These days, it seems that both father and son would be welcome to stay here. But Juan Miguel Gonzalez has expressed no interest in immigrating; who knows what he would really like to have happen.

Curiously, there has been not a huge amount of discussion about his relatives and friends back in Cuba. Or should we refer to them as hostages?

Janet Callender

Diatribes against Cuba are misguided

As the imbroglio over Elian Gonzalez grows, we can expect even more savage attacks on Cuba and its revolution in the media. One example was the diatribe written by Michael Laosa of Cox News Service, which ran in your April 15 Insight section. He prattled on about "oppression" and "dictatorship" and "anti-family" behavior by the Cuban government.

Laosa may be entitled to his misguided opinion about Cuba and its revolution. But one wonders from where he received his information. Probably from the right-wing exile groups, particularly the Cuban American National Foundation in Miami, that are holding Elian hostage in this country.

J.J. Kaufmann

More must be spent on schooling Hawaiians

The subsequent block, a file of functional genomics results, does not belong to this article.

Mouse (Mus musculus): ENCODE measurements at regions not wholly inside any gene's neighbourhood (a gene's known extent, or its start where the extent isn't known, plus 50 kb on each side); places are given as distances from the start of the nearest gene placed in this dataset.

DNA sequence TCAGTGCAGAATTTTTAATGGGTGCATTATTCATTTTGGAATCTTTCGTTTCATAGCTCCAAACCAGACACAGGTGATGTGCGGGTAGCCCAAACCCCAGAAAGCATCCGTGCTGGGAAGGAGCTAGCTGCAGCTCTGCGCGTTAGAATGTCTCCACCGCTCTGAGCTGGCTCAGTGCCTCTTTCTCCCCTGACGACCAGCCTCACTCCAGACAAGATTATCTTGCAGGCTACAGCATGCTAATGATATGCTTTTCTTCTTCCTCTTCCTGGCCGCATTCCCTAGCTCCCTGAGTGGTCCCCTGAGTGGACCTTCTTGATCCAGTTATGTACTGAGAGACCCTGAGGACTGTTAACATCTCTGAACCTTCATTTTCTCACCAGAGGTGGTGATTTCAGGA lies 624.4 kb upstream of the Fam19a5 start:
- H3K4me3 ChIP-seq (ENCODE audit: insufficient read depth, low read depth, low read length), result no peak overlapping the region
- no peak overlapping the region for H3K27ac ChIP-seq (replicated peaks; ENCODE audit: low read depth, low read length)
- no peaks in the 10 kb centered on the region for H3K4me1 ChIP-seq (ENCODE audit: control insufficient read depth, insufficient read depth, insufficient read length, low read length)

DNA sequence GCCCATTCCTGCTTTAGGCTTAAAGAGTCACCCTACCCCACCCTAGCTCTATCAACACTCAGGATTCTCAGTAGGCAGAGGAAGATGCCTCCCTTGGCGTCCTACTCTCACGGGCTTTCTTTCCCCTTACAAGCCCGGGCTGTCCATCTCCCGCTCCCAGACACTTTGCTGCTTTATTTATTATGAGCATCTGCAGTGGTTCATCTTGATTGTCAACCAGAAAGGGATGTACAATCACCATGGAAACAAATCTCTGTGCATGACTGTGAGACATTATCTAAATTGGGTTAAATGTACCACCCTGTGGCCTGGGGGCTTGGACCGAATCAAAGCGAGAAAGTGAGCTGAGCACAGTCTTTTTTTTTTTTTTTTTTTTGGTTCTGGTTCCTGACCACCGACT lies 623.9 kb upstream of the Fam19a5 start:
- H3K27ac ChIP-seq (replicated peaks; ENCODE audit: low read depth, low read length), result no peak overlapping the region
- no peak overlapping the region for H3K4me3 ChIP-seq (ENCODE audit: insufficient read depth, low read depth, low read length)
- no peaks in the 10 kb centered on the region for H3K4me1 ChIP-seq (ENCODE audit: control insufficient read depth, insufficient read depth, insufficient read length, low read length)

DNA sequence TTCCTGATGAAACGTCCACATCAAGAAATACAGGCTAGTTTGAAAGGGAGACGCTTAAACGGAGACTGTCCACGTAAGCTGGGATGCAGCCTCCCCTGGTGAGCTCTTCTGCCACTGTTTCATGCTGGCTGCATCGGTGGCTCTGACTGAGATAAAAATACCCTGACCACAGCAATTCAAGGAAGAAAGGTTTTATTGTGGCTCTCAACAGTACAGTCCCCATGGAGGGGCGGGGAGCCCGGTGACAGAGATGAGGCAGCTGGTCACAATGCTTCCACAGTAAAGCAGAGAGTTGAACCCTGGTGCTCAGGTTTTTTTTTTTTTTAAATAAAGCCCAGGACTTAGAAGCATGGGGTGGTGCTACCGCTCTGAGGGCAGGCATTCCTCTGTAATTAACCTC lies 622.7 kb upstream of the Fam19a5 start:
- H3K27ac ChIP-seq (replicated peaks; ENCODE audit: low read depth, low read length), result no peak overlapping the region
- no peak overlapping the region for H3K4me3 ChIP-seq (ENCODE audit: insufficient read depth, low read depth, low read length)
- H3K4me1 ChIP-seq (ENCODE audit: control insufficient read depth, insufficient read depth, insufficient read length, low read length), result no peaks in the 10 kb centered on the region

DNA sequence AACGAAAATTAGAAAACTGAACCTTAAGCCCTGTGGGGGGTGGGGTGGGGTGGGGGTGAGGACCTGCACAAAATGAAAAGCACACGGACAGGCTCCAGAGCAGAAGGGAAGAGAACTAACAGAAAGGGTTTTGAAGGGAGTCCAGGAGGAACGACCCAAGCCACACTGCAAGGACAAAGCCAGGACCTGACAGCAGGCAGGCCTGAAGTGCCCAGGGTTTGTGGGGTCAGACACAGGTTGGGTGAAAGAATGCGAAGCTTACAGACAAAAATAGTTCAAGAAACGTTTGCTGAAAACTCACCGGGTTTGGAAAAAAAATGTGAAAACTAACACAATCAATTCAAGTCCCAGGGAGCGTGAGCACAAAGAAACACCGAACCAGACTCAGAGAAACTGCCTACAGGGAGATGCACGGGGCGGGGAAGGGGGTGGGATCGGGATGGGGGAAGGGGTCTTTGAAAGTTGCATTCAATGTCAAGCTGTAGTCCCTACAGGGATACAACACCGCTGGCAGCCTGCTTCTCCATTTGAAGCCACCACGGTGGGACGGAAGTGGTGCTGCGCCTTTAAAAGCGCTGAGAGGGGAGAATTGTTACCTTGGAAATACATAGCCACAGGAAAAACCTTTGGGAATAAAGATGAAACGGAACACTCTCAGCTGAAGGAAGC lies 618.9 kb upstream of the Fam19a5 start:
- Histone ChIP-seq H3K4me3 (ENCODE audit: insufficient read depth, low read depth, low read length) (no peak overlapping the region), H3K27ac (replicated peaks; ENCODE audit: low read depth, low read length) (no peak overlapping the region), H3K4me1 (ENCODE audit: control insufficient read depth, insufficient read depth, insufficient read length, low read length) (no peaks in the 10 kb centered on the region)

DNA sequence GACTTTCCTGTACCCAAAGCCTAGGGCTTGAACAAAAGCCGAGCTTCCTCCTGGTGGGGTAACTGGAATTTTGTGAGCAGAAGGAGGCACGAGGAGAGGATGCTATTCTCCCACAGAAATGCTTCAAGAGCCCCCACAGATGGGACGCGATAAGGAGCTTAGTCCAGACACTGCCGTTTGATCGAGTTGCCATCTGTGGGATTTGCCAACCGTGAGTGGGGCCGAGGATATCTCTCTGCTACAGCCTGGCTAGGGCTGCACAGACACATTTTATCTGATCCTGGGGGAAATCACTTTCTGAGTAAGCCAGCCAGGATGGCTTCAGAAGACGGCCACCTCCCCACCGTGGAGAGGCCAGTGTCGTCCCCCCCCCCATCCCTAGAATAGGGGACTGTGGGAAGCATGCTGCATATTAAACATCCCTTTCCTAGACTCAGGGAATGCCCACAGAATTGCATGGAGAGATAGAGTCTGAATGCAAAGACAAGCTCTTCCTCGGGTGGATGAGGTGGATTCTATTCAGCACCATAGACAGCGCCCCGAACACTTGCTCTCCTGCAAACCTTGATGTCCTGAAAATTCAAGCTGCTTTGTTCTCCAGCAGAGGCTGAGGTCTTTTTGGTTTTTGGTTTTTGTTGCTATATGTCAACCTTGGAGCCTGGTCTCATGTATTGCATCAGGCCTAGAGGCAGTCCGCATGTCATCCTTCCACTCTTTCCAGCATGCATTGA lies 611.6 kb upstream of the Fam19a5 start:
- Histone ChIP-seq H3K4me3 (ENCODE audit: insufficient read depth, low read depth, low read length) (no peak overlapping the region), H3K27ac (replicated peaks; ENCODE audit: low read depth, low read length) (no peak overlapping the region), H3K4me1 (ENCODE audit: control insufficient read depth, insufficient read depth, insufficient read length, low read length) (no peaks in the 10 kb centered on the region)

On April 11, it was reported that Kamehameha Schools' operating budget will go up $59 million. Constance Lau, a Kamehameha trustee, said the spending rate for fiscal 2000 has been set at between 2-6 percent of the charitable trust's $5 billion endowment or between $125-300 million. The entire budget was a conservative $159 million.

Princess Bernice Pauahi Bishop, who established the estate in 1884, would be outraged that the estate reaches only 6 percent of the Hawaiian population. To quote Kamehameha chief executive officer Hamilton McCubbin, "The 6 percent is obviously far, far below what we would expect."

Parents of children of Hawaiian ancestry must demand that the estate pay for private schooling, starting with pre-school, until they expand the school system. Ninety-four percent of Hawaiian children are stuck in our dismal public school system.

We must demand better education for more Hawaiian children.

Anne White